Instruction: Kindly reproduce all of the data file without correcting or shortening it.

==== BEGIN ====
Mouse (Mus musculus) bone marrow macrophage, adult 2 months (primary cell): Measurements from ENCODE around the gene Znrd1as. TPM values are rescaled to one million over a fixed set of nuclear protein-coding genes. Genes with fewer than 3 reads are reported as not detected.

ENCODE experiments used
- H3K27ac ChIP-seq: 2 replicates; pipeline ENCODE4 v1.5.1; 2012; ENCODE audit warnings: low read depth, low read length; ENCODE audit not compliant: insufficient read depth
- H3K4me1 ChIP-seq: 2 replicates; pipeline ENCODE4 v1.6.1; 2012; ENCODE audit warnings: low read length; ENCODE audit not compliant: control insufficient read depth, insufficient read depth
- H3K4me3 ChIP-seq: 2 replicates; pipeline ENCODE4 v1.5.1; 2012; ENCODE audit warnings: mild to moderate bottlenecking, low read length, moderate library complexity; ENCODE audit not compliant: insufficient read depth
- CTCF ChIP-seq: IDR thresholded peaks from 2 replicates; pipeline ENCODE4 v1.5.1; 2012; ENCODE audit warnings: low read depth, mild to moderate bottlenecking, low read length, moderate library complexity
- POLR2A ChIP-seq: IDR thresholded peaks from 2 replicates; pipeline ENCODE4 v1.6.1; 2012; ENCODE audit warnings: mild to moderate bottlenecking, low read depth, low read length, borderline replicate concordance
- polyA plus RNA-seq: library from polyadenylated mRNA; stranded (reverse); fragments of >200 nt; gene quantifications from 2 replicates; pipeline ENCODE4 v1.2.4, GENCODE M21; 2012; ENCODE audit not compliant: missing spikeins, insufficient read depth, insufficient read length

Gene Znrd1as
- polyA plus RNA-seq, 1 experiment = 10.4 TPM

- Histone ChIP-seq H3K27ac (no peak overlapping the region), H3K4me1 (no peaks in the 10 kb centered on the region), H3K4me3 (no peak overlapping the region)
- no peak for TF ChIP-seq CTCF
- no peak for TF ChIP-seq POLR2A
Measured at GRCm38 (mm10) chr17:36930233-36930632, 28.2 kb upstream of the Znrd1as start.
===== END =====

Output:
Mouse (Mus musculus) bone marrow macrophage, adult 2 months (primary cell): Measurements from ENCODE around the gene Znrd1as. TPM values are rescaled to one million over a fixed set of nuclear protein-coding genes. Genes with fewer than 3 reads are reported as not detected.

ENCODE experiments used
- H3K27ac ChIP-seq: 2 replicates; pipeline ENCODE4 v1.5.1; 2012; ENCODE audit warnings: low read depth, low read length; ENCODE audit not compliant: insufficient read depth
- H3K4me1 ChIP-seq: 2 replicates; pipeline ENCODE4 v1.6.1; 2012; ENCODE audit warnings: low read length; ENCODE audit not compliant: control insufficient read depth, insufficient read depth
- H3K4me3 ChIP-seq: 2 replicates; pipeline ENCODE4 v1.5.1; 2012; ENCODE audit warnings: mild to moderate bottlenecking, low read length, moderate library complexity; ENCODE audit not compliant: insufficient read depth
- CTCF ChIP-seq: IDR thresholded peaks from 2 replicates; pipeline ENCODE4 v1.5.1; 2012; ENCODE audit warnings: low read depth, mild to moderate bottlenecking, low read length, moderate library complexity
- POLR2A ChIP-seq: IDR thresholded peaks from 2 replicates; pipeline ENCODE4 v1.6.1; 2012; ENCODE audit warnings: mild to moderate bottlenecking, low read depth, low read length, borderline replicate concordance
- polyA plus RNA-seq: library from polyadenylated mRNA; stranded (reverse); fragments of >200 nt; gene quantifications from 2 replicates; pipeline ENCODE4 v1.2.4, GENCODE M21; 2012; ENCODE audit not compliant: missing spikeins, insufficient read depth, insufficient read length

Gene Znrd1as
- polyA plus RNA-seq, 1 experiment = 10.4 TPM

- Histone ChIP-seq H3K27ac (no peak overlapping the region), H3K4me1 (no peaks in the 10 kb centered on the region), H3K4me3 (no peak overlapping the region)
- no peak for TF ChIP-seq CTCF
- no peak for TF ChIP-seq POLR2A
Measured at GRCm38 (mm10) chr17:36930233-36930632, 28.2 kb upstream of the Znrd1as start.